To Sum-up…

PersonalFN is of the view that, NPS is ineffective to create a substantial corpus that will meet your retirement needs. It would work rather well, if you chalk-out a prudent financial plan with the help of a financial planner.

You can even use our Retirement Calculator to estimate your expected retirement corpus.

Wisely invest as per the plan laid out (which would mostly recommend you equity allocation at younger age, and then as your age progresses balance the asset allocation between equity and debt instruments). You will be able to generate the substantial enough corpus to meet your retirements needs. Also under this scheme, when one withdraws money, at the age of 60, it is taxable. Thus, although the structure looks attractive on the face of it, the NPS falters in its goal of attracting more investors, although it provides a deduction under the Income Tax Act, 1961.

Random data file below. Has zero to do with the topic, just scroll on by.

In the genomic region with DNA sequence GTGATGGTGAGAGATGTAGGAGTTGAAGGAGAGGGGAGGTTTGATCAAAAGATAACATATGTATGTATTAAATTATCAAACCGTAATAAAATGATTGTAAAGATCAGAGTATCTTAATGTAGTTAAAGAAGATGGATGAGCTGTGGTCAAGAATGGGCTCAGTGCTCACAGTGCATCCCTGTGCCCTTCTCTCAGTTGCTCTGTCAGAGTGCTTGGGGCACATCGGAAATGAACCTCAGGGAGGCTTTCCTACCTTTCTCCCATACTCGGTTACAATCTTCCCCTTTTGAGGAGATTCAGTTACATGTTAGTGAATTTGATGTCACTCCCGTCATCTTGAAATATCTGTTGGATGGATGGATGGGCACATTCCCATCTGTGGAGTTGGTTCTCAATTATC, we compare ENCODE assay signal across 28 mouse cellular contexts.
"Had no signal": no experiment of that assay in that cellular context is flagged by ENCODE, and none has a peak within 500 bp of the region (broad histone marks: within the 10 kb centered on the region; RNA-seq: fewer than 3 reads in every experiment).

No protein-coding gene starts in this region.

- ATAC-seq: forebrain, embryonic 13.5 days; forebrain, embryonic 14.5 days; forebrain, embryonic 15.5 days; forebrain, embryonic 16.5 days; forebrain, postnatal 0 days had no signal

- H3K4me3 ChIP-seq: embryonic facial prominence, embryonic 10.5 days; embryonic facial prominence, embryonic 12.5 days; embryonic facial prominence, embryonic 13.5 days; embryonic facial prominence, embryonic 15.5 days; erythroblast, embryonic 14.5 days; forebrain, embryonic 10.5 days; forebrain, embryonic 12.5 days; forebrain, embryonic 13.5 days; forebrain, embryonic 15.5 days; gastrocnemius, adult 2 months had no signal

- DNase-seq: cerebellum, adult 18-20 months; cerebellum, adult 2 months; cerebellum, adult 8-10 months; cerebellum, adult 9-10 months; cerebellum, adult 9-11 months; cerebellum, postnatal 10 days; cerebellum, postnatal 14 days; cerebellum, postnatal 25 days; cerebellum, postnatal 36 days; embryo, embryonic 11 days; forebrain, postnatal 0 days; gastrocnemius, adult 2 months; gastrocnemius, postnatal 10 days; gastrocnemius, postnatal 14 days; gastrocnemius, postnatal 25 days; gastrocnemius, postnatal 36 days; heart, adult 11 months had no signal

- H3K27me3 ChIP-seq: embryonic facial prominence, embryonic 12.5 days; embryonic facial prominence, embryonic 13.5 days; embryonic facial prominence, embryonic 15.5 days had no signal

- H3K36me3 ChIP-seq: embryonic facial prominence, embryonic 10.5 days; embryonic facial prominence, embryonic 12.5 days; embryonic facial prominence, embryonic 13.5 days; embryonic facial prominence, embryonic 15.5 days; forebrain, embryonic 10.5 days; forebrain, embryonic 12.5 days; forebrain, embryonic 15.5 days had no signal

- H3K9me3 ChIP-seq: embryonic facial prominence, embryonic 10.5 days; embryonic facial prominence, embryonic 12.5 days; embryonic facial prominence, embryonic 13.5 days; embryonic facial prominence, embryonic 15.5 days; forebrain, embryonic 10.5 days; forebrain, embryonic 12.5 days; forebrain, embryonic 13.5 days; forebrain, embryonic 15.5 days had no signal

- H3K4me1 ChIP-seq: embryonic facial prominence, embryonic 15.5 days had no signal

Moreover, under the present scheme, it is mandatory to purchase an annuity on retirement. An annuity generates paltry returns, it isn't competent to beat inflation, and is taxable

If investing in the NPS appeals to you, make sure you aren't completely dependent on it. A judicious asset allocation is required to earn the maximum returns during your life’s golden years. Hence, consider other wealth creating investment avenues that can help you plan your retirement well.

If you wish to have a professional guidance, do contact our Certified Financial Guardian who will handhold you and guide you in every financial decision you make .

(You may also like to read: Can NPS And PPF Help You Retire Comfortably?)